As our hearts grow more tender in the presence of God, the remembrance of former sins which have already been acknowledged and forgiven will from time to time imprint a fresh stain upon our conscience. In such a case nature itself seems to teach us that we ought anew to implore the pardoning grace of God. For we bend, not before the judgment seat of the Divine Lawgiver, but before our Father, to whom we have been reconciled through Christ. A more adequate conception of the offense which we have committed ought surely to be followed by a deeper penitence for the wrong done. Under the guidance of the Holy Spirit we shall often be led to pray with the Psalmist, ‘Remember not the sins of my youth’ (Psa. 25:7), even though these have long since been dealt with and done away. Conviction of sin will naturally prompt to confession. When such promptings are disregarded, the Spirit who has wrought in us that conviction is grieved.
‘My sins, my sins, my Saviour,
How sad on Thee they fall;
While through Thy gentle patience
I ten-fold feel them all.
‘I know they are forgiven;
But still their pain to me
Is all the grief and anguish
They laid, my Lord, on Thee.’
It is of the first importance that in all the exercises of the secret chamber we should yield ourselves to the blessed influences of the Comforter, by whom alone we are enabled to pray with acceptance. An important caution in regard to this has been noted by Ralph Erskine. In his diary he writes, under the date January 23, 1733: ‘This morning I was quickened in prayer, and strengthened to hope in the Lord. At the beginning of my prayer I discerned a lively frame in asserting a God in Christ to be the fountain of my life, the strength of my life, the joy of my life; and that I had no life that deserved that name, unless He Himself were my life. But here, checking myself with reflections upon my own sinfulness, vileness, and corruption, I began to acknowledge my wickedness; but for the time the sweetness of frame failed me, and wore off. Whence, I think, I may gather this lesson, that no sweet influence of the Spirit ought to be checked upon pretense of getting a frame better founded upon humiliation; otherwise, the Lord may be provoked to withdraw.’ When Thomas Boston found himself in danger of giving way to vain-glory, he took a look at his black feet.32 We may well do the same, but never so as to lose our assurance of sonship, or our sense of the preciousness of Christ. As Rutherford reminds us, ‘There is no law-music in heaven: there all their song is, ‘Worthy is the Lamb.” And the blood of ransom has atoned for ALL SIN.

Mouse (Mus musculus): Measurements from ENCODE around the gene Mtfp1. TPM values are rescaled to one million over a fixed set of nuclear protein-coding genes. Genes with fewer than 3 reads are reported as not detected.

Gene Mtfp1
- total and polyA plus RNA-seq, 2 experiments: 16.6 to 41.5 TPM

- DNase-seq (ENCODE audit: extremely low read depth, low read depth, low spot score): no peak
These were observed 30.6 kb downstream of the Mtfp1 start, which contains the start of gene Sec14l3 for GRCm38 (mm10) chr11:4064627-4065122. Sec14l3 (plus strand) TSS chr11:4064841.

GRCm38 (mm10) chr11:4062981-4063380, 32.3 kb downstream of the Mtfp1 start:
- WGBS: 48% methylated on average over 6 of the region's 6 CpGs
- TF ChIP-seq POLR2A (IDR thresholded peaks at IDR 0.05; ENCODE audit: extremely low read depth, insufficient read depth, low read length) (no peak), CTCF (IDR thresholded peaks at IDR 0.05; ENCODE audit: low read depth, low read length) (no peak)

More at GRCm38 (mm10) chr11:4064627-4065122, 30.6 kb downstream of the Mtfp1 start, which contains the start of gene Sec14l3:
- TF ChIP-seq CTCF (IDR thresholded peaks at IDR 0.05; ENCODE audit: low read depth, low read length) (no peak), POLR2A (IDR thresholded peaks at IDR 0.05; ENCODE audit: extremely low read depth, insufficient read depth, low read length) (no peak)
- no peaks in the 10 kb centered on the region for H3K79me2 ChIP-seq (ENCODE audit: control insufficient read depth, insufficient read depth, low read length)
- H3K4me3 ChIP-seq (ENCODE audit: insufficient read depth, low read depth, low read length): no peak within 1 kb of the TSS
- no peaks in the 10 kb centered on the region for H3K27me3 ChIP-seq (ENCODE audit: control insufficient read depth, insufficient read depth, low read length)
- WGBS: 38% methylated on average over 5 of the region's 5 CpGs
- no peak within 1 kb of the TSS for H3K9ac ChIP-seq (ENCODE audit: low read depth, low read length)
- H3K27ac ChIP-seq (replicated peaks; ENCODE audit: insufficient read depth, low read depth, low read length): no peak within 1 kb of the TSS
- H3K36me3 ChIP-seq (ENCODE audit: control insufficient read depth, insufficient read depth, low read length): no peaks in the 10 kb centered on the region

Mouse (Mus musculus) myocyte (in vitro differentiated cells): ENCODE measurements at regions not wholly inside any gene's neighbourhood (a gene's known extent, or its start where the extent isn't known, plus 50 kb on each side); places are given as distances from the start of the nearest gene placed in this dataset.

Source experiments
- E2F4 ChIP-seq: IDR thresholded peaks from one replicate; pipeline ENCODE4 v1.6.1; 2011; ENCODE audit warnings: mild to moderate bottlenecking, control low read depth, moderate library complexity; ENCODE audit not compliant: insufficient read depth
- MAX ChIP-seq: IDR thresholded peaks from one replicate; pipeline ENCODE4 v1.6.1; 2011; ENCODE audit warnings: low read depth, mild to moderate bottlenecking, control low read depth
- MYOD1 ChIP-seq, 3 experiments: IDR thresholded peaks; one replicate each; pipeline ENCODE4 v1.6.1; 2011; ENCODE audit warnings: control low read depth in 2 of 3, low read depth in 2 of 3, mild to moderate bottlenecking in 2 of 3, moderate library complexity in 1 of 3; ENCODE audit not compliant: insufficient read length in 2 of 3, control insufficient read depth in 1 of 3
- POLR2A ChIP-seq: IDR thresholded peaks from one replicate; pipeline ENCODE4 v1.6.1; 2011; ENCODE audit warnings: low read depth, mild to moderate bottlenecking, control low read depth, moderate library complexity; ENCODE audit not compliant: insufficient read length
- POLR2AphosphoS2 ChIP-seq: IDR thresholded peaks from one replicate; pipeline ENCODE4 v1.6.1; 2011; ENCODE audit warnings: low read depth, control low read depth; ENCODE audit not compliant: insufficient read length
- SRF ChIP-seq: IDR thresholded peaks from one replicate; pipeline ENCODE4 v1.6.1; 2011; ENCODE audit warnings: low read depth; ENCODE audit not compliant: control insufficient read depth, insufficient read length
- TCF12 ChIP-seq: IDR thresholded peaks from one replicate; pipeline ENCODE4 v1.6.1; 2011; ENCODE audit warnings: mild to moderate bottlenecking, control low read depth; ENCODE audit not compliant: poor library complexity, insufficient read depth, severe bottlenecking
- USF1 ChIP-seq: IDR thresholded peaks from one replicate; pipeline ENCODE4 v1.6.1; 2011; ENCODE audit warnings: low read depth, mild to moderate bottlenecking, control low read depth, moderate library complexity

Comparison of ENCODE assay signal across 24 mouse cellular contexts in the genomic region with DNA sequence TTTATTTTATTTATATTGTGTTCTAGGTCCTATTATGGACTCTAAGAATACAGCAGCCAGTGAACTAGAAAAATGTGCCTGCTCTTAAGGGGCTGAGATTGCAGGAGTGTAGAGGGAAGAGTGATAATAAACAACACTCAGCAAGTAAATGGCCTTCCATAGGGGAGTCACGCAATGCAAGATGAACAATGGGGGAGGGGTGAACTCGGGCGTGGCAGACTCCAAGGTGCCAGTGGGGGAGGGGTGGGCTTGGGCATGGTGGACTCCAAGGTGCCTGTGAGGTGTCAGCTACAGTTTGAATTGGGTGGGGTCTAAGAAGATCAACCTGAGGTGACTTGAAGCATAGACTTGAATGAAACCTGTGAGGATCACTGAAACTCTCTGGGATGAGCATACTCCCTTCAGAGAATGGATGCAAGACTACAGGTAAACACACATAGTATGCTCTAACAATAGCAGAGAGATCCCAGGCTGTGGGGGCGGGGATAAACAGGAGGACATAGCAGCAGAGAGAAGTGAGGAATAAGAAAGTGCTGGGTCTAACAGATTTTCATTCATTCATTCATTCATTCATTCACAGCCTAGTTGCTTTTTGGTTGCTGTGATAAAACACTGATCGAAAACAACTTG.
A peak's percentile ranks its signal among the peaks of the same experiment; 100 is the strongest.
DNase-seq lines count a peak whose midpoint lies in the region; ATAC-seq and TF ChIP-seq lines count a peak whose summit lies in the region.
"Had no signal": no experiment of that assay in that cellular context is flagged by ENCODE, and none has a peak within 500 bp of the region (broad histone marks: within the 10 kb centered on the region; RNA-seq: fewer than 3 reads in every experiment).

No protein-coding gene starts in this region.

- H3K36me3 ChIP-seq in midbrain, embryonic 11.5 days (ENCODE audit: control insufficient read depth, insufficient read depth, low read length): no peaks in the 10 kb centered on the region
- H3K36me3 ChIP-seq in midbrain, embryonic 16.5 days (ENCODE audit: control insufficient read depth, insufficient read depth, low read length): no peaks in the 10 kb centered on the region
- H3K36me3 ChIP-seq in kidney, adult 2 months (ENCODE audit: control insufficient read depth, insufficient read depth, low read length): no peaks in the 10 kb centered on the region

Believers of a former age used to observe with thankfulness the occasions on which they were enabled to show ‘a kindly, penitential mourning for sin.’ At other times they would lament their deadness. Yet it never occurred to them that the coldness of their affections should induce them to restrain prayer before God. On the contrary, they were of one mind with ‘a laborious and successful wrestler at the throne of grace,’ who determined that ‘he would never give over enumerating and confessing his sins, till his heart were melted in contrition and penitential sorrow.’
For such deadness of heart there may be many explanations.
He who was once as a flame of fire in his Master’s service may have allowed the fervor of his first love to decline for want of fuel, or want of watchful care, until only a little heap of gray ashes smolders on the altar of his affections. His greatest sorrow is that he has no sorrow for sin, his heaviest burden that he is unburdened. ‘Oh, that I were once again under the terrors of Christ,’ was the cry of one who had hung in agony over the brink of the pit, but who had learned that a cold heart towards Christ is still more insupportable. Those who are in such a case are often nearer the Saviour than they know. Shepard of New England, speaking from a wide experience, says: More are drawn to Christ under the sense of a dead, blind heart, than by all sorrows, humiliations, and terrors.’
That which impresses us as deadness of heart may be the operation of the Holy Spirit, convincing us of sins hitherto unnoticed. As one looks at some star-galaxy, and sees it only as a wreath of dimming mist, so one becomes conscious of innumerable unregarded sins, merely by the shadow which they fling upon the face of the heavens. But when one observes through a telescope the nebulous drift, it resolves itself into a cluster of stars, almost infinite in number. And when one examines in the secret place of communion the cloud which darkens the face of God, it is seen to scatter and break into a multitude of sins. If, then, in the hour of prayer we have no living communion with God, let us plead with the psalmist, ‘Search me, O God, and know my heart; try me, and know my thoughts; and see if there be any way of wickedness in me, and lead me in the way everlasting’ (Psa. 139:23, 24, R.V.). He who has engaged to ‘search Jerusalem with candles’ (Zeph. 1:12) will examine us through and through, will test us as silver is proved, will sift us as wheat. He will bring up from the unexplored depths of our nature all that is contrary to the mind of Christ, and reduce every thought and imagination to the obedience of His will.